HOME INSPECTION: This is where the buyer hires a certified home inspector to go thru your home and find all the boogers. All homes have them and most homeowners are aware of them. The door that doesn’t shut right or the curling iron burn in the counter top from your rookie fashion diva. However, these are not the things that keep you awake the night before the inspection. It’s the boogers you can’t see – the horror stories you hear from other sellers – like a leaky roof or mold in the attic or a monster living in your sump pump hole. We had a few tense moments as we read the report, but we escaped with minor injuries. One thing to note – the report stated we had a minor gas leak in the furnace, so we called the heating and cooling people, who came over and tested it. It was a leaky valve that took about 10 seconds for the guy to tighten, all to the tune of $70. SEVENTY DOLLARS. But this turned out to be nothing compared to the monster in the sump pump hole. Result: Celebratory heart-shaped Valentine’s Day cake, and a glass of wine.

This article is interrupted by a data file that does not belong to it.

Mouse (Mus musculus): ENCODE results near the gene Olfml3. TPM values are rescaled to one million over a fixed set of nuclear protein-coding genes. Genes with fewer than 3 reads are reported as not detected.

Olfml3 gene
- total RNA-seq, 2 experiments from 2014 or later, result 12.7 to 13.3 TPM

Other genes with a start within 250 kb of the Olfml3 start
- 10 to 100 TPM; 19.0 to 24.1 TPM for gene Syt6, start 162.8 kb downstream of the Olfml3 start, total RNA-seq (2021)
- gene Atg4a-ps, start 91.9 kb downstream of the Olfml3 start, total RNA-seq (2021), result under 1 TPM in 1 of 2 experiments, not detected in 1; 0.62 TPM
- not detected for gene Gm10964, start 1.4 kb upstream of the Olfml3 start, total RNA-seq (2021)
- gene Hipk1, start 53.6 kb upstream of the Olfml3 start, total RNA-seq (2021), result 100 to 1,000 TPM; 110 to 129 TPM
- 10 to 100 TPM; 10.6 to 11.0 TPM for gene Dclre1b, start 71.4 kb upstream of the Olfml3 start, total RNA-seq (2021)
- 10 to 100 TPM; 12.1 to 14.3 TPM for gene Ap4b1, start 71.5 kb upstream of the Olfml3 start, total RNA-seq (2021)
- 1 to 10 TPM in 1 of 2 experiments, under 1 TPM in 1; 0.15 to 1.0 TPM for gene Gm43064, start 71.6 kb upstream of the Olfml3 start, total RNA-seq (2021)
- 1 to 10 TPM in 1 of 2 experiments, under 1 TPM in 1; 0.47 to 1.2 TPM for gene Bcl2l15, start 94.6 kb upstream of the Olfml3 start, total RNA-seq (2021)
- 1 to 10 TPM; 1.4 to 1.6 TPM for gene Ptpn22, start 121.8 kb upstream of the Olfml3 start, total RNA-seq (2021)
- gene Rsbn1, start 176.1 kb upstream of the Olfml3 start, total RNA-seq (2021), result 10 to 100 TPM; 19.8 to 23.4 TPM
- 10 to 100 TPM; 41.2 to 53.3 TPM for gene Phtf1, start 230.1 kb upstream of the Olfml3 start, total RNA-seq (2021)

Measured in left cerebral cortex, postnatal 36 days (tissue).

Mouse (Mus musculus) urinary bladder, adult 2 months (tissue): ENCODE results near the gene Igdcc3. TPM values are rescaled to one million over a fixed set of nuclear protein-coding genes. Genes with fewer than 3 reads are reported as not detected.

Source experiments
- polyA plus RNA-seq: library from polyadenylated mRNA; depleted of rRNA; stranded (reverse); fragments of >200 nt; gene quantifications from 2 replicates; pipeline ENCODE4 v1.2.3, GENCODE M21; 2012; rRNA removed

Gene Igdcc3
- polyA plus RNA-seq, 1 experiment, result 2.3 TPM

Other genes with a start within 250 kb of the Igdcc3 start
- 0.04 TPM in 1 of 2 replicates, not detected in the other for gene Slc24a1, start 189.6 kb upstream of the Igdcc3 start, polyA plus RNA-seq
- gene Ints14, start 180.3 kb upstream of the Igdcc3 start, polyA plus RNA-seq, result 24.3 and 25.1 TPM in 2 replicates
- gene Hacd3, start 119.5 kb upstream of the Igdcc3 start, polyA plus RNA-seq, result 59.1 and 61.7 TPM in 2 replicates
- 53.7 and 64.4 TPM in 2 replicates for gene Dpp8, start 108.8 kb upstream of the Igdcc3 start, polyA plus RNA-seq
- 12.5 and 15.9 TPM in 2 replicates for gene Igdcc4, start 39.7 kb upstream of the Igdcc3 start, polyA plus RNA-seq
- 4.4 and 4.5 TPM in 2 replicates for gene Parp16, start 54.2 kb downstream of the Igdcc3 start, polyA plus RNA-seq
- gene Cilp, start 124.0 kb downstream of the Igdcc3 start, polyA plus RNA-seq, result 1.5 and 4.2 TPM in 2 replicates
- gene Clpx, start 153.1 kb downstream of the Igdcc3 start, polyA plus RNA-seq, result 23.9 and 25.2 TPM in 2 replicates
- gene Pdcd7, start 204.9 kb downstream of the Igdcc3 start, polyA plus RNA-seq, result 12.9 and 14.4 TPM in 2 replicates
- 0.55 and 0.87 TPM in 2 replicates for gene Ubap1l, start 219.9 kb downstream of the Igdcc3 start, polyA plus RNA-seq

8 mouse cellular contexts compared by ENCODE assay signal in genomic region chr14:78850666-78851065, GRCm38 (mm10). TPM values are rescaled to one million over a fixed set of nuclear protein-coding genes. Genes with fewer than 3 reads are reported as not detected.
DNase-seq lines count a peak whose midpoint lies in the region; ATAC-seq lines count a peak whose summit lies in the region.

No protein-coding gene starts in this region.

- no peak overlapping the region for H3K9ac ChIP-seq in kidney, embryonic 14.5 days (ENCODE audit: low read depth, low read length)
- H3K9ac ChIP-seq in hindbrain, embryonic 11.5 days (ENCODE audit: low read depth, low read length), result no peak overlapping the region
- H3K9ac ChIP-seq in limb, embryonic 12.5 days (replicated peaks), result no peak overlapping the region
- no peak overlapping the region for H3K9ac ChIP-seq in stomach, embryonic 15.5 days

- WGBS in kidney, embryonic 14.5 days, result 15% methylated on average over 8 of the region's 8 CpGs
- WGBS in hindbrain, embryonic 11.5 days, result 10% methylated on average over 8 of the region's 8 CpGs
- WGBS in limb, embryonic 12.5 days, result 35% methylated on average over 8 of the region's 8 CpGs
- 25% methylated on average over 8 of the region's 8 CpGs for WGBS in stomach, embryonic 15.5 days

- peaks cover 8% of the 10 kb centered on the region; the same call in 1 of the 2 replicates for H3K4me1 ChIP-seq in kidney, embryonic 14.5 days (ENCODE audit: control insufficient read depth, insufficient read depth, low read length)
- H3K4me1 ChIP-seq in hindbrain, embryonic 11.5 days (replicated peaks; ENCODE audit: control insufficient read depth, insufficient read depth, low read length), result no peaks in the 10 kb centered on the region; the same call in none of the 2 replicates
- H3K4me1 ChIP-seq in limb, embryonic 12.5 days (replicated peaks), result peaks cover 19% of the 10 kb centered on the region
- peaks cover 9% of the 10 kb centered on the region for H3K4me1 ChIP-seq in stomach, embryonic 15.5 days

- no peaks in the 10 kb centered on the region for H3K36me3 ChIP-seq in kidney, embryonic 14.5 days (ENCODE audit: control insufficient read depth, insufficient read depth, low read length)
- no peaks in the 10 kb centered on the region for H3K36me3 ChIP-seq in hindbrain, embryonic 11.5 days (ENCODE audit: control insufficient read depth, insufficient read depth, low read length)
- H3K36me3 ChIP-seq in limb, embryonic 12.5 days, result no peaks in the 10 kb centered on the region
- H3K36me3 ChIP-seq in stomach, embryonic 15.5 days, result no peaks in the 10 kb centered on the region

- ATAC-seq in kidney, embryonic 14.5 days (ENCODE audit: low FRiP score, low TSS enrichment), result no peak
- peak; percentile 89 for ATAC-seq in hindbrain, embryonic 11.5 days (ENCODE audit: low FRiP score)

RADON: The Monster In Your Sump Pump. Most of you have heard about this gas – odorless, colorless, and present in all Wisconsin homes to some degree. In high amounts, it can cause lung cancer. Most home offers now contain a radon test contingency, and then they also have a contingency in there that states who will pay for the mitigation (usually the seller) if it tests above a certain level. So the radon test guy comes over and puts a tester box in your basement and leaves it there for two days. You continually go down there to hover over it, even though you can’t tell anything because the tester they use is cleverly designed not to show the reading. You can only guess that it’s working because of the green light, and you spend a few sleepless nights wondering if you are inhaling radon. Here’s the kicker though. In Wisconsin, radon testing is not regulated by the state. In other words, we have no state certification process, so pretty much anyone can test for radon. And usually the guy who is testing for it is also selling the mitigation system. They offer the test for free (how convenient) and what a surprise to find out you tested high. I’m not saying there isn’t radon in most homes and I get that it’s a real danger. I’m questioning the process when the same people who are testing for it are also making money by putting in the mitigation system. Which is basically a $650 pvc pipe that sticks out of your house, with a fan at the top. In our case, there was the choice of either having it go out the side of the house or out the garage. Our buyers choose the garage. When the radon guy was there, he made it sound like they installed a seal over the sump pump with a pvc pipe that came out of it, that would then run either out the side of the house or across the ceiling to the other side of the house and then out the garage wall. When our buyers choose the garage option, we expected to see a pvc pipe running along the ceiling. Um. No. What they did was seal the top of the sump pump, and then banged a 5” hole in the floor of our basement next to the garage wall, inserted the pvc pipe there and then ran it out the garage, up the attic and out the top of the roof. I actually don’t think the finished product is that bad-looking the way they did it, but it would have been nice to know they would be putting a hole in our basement floor. So now they are retesting it. I asked him if homes ever tested high again after the mitigation system was put in, and he said no – most homes built after 1940 never had a problem because of how they build the foundations since then. Oh, and the new tester whirring away in the basement is completely different from the one they used originally, and they are running the test in a completely different room. Fancy that. Result: Entire row of Oreo cookies. We were out of cake.